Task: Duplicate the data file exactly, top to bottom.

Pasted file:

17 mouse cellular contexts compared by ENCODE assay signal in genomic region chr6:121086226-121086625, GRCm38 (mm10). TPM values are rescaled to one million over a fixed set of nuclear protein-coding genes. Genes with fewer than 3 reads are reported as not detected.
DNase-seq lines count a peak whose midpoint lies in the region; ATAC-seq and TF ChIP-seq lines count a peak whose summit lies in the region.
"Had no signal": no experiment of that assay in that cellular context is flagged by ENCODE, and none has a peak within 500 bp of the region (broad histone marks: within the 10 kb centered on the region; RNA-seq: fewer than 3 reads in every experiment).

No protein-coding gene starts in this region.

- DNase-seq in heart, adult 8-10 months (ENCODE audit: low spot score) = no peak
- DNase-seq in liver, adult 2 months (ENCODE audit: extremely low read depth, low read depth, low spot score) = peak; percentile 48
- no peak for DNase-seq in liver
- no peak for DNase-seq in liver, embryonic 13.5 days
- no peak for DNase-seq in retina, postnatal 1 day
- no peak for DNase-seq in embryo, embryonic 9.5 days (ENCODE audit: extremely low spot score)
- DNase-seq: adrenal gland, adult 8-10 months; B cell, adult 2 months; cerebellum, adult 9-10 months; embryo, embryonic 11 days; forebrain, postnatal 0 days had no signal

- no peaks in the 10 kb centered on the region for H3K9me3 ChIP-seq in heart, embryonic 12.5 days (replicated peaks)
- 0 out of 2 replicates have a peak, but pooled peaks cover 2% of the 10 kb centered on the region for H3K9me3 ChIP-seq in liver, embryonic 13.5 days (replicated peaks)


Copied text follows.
17 mouse cellular contexts compared by ENCODE assay signal in genomic region chr6:121086226-121086625, GRCm38 (mm10). TPM values are rescaled to one million over a fixed set of nuclear protein-coding genes. Genes with fewer than 3 reads are reported as not detected.
DNase-seq lines count a peak whose midpoint lies in the region; ATAC-seq and TF ChIP-seq lines count a peak whose summit lies in the region.
"Had no signal": no experiment of that assay in that cellular context is flagged by ENCODE, and none has a peak within 500 bp of the region (broad histone marks: within the 10 kb centered on the region; RNA-seq: fewer than 3 reads in every experiment).

No protein-coding gene starts in this region.

- DNase-seq in heart, adult 8-10 months (ENCODE audit: low spot score) = no peak
- DNase-seq in liver, adult 2 months (ENCODE audit: extremely low read depth, low read depth, low spot score) = peak; percentile 48
- no peak for DNase-seq in liver
- no peak for DNase-seq in liver, embryonic 13.5 days
- no peak for DNase-seq in retina, postnatal 1 day
- no peak for DNase-seq in embryo, embryonic 9.5 days (ENCODE audit: extremely low spot score)
- DNase-seq: adrenal gland, adult 8-10 months; B cell, adult 2 months; cerebellum, adult 9-10 months; embryo, embryonic 11 days; forebrain, postnatal 0 days had no signal

- no peaks in the 10 kb centered on the region for H3K9me3 ChIP-seq in heart, embryonic 12.5 days (replicated peaks)
- 0 out of 2 replicates have a peak, but pooled peaks cover 2% of the 10 kb centered on the region for H3K9me3 ChIP-seq in liver, embryonic 13.5 days (replicated peaks)